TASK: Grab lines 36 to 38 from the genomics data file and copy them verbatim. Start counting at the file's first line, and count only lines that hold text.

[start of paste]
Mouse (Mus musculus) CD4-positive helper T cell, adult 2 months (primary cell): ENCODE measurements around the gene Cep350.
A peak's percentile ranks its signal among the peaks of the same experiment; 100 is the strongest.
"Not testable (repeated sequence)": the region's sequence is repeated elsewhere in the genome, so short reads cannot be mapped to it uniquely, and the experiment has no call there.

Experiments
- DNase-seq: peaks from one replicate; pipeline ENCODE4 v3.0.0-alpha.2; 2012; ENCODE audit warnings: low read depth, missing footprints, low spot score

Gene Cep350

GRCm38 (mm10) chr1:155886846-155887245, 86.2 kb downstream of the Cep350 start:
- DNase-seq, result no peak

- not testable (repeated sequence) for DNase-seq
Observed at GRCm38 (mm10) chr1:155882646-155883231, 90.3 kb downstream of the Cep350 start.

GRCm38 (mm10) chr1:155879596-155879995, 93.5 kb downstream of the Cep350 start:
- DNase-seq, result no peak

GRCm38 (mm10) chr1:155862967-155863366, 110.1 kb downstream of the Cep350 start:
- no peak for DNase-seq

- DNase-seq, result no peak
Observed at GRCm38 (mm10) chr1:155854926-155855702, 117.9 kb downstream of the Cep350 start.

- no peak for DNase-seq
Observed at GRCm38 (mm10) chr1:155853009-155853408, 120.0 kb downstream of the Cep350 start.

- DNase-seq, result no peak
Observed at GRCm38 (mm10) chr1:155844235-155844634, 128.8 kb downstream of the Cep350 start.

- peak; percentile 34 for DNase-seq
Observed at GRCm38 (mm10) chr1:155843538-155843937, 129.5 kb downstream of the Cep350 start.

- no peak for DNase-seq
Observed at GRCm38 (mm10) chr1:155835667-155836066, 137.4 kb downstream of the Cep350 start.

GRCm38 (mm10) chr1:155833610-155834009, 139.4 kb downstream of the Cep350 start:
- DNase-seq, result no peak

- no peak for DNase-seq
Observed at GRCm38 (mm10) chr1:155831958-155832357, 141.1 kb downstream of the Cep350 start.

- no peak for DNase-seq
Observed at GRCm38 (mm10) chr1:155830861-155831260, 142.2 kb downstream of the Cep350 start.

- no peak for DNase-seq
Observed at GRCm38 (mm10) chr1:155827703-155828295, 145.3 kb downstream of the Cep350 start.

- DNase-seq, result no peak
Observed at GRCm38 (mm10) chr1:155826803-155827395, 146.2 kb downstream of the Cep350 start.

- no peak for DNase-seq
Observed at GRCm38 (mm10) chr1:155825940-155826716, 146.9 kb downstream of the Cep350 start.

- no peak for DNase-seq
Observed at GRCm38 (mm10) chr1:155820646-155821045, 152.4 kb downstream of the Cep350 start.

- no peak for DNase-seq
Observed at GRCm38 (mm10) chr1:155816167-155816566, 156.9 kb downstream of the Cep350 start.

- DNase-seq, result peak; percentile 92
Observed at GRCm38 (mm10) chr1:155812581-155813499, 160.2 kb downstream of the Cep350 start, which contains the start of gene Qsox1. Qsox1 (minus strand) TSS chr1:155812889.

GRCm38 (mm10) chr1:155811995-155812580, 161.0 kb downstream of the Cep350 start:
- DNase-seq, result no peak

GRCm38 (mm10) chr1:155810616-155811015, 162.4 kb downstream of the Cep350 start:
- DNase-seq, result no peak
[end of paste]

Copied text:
Observed at GRCm38 (mm10) chr1:155825940-155826716, 146.9 kb downstream of the Cep350 start.

- no peak for DNase-seq
Observed at GRCm38 (mm10) chr1:155820646-155821045, 152.4 kb downstream of the Cep350 start.